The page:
Police said to use Facebook to stop punk rock house parties
Using the alias of "Joe Sly," the "Boston Punk Zombie," the Boston Police Department is allegedly sleuthing out illegal DIY indie-rock shows on social media.
Police going undercover on social media tois one thing, but posing as punk rockers to catch bands playing illegal house parties?
That's just what Boston police are allegedly doing, according to Slate.
After a nuisance control ordinance (PDF) passed last year, the city has been working to squelch local punk and indie rock parties featuring loud bands. And to find out where these raucous festivities are taking place -- in order to break them up before they get started -- the police are supposedly sleuthing out party addresses via e-mail and social media.
Acting as fellow punk rockers, the police have allegedly made fake Facebook profiles and also e-mailed various bands asking for directions to parties, according to Slate.
"Patty's day is a mad house I am still pissing green beer," Joe Sly wrote. "The cops do break balls something wicked here. What's the address for Saturday Night, love DIY concerts."
The e-mail profile picture for Joe Sly shows a drawing of a 1970's era punk with a green mohawk, spiked leather jacket, and earrings. Scrawled next to the drawing it says "Boston Punk Zombie."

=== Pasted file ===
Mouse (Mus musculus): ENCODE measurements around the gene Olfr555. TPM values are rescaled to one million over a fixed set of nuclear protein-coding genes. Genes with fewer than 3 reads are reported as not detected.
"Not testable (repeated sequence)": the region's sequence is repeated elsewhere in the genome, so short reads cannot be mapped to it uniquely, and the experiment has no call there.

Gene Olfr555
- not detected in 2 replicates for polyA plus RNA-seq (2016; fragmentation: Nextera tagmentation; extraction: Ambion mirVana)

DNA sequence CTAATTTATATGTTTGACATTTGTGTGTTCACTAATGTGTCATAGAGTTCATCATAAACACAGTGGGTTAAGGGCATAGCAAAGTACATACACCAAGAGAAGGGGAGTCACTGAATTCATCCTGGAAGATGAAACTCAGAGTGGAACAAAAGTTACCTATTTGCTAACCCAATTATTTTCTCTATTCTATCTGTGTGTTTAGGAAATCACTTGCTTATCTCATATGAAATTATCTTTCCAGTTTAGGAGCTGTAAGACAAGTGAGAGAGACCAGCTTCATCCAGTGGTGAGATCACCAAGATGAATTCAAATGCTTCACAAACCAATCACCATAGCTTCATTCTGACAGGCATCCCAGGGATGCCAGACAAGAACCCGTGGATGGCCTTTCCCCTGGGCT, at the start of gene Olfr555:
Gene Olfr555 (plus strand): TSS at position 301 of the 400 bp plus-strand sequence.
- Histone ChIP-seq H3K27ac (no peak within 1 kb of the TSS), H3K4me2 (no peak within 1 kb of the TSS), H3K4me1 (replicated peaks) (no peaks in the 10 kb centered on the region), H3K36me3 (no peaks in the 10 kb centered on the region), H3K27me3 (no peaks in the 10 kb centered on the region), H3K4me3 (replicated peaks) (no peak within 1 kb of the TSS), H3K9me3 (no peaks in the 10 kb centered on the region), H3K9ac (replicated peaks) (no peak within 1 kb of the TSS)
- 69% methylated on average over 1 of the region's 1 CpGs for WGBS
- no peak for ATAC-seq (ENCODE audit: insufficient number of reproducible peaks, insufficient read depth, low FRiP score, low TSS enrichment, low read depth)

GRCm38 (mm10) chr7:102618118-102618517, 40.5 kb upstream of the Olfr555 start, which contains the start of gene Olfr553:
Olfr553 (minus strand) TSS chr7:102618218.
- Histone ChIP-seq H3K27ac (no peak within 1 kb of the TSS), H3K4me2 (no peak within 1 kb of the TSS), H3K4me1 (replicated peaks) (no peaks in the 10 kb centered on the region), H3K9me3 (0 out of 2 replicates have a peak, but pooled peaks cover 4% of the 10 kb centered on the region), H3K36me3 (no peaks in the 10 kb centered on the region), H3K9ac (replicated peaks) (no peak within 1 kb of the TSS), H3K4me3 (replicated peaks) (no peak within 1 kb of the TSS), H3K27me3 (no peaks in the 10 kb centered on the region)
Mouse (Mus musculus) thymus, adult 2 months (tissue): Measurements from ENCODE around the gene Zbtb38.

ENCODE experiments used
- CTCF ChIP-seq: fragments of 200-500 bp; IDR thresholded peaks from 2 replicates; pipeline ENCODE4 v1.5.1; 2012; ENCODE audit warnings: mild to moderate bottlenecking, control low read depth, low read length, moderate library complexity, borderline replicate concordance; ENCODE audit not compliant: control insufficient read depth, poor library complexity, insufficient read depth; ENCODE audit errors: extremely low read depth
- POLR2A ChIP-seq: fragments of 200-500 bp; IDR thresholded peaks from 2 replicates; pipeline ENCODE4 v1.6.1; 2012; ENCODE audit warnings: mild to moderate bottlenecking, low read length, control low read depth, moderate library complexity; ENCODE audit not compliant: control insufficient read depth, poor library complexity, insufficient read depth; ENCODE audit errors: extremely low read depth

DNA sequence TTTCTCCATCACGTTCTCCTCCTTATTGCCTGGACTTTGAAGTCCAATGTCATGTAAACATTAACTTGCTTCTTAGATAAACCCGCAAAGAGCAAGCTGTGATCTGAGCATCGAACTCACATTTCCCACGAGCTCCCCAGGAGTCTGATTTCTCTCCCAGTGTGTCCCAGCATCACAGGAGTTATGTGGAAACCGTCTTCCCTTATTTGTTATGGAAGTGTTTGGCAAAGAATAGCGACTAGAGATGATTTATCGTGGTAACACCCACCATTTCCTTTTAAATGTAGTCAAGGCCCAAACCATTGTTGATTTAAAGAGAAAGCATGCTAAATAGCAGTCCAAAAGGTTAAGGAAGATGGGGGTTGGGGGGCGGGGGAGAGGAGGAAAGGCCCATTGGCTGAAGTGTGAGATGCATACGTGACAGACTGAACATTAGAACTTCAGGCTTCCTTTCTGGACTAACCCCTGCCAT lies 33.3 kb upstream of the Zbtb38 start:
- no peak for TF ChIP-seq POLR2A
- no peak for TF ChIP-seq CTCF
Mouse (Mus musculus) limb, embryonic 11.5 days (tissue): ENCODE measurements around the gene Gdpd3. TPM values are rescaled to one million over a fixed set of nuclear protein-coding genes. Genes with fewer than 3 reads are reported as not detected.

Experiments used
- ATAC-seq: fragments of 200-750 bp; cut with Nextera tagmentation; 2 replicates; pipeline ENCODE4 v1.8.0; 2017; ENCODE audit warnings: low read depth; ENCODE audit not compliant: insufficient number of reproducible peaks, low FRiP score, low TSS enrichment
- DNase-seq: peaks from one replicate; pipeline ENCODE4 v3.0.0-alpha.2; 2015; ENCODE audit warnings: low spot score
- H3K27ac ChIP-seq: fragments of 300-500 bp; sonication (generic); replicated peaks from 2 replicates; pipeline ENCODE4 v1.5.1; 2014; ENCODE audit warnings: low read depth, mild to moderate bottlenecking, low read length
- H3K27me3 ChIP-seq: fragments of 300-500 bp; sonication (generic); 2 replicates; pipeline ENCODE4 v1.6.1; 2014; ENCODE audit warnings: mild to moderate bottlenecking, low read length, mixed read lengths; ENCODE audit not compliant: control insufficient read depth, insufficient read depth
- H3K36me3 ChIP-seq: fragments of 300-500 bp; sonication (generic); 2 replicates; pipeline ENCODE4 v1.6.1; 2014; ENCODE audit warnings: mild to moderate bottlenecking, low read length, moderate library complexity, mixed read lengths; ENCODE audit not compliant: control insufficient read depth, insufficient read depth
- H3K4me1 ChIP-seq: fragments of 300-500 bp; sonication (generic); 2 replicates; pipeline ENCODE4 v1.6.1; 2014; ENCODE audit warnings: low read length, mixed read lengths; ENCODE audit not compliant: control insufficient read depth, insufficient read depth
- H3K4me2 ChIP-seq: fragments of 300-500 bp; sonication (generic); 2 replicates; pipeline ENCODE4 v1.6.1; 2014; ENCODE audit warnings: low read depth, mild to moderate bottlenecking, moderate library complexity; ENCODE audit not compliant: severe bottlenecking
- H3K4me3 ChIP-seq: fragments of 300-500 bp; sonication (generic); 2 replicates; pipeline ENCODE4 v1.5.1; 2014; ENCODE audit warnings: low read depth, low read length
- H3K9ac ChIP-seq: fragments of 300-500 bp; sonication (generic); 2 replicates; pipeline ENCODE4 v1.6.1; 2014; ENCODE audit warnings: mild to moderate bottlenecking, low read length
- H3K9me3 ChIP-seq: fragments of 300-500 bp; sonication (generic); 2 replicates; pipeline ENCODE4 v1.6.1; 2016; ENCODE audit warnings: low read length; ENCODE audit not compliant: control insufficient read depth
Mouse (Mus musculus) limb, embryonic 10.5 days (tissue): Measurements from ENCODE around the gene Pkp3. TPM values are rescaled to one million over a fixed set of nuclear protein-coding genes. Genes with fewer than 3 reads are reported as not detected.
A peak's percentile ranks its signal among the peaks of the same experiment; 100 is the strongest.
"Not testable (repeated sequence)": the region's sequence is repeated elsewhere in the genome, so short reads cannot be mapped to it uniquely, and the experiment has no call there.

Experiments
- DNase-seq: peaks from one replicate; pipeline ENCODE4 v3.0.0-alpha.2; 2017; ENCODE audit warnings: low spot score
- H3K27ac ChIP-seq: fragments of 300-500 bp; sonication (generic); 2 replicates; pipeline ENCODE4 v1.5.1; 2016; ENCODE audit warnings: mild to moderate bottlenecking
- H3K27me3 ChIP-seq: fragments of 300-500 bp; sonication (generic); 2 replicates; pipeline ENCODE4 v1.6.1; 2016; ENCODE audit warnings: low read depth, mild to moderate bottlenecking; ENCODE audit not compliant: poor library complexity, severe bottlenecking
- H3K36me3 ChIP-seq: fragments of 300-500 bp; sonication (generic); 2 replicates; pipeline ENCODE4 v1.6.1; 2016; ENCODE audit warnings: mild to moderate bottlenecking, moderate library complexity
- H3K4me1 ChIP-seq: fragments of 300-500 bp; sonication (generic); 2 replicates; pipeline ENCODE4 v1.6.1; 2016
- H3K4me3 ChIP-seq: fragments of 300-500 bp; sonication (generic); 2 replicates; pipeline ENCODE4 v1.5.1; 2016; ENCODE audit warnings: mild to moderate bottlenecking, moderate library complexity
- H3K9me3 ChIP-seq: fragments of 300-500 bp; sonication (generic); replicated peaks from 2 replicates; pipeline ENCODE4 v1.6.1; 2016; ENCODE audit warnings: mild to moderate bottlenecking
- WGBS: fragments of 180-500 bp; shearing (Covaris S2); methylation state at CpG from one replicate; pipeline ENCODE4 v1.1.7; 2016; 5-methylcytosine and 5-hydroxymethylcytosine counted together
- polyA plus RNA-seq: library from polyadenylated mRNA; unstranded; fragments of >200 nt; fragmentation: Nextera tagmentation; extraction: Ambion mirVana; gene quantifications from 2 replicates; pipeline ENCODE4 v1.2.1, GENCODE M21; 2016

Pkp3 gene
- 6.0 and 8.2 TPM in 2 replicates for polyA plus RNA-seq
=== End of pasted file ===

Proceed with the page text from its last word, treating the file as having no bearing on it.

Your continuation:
After Spelling Bee's Boston show was broken up and canceled by the police, the e-mail made the joke rounds on Tumblr and Twitter -- where music fans joked at how a real punk would never drink green beer or use the word "concert," (it's a "show").
Despite the allegations that Joe Sly is really the Boston Police Department, it's still unknown who exactly this Boston Punk Zombie is. CNET contacted the BPD for comment. We'll update the story when we get more information.
Over the past couple of years, police departments across the U.S. have taken to social media to find out more about potential suspects and on-going crimes. Last September, the New York Police Departmentto threaten, taunt, and grandstand each other -- giving the police evidence to arrest 49 members who are now facing murder charges. According to Slate, a 2012 survey found that roughly 80 percent of law enforcement agencies use Facebook, Twitter, and other social media for their investigations.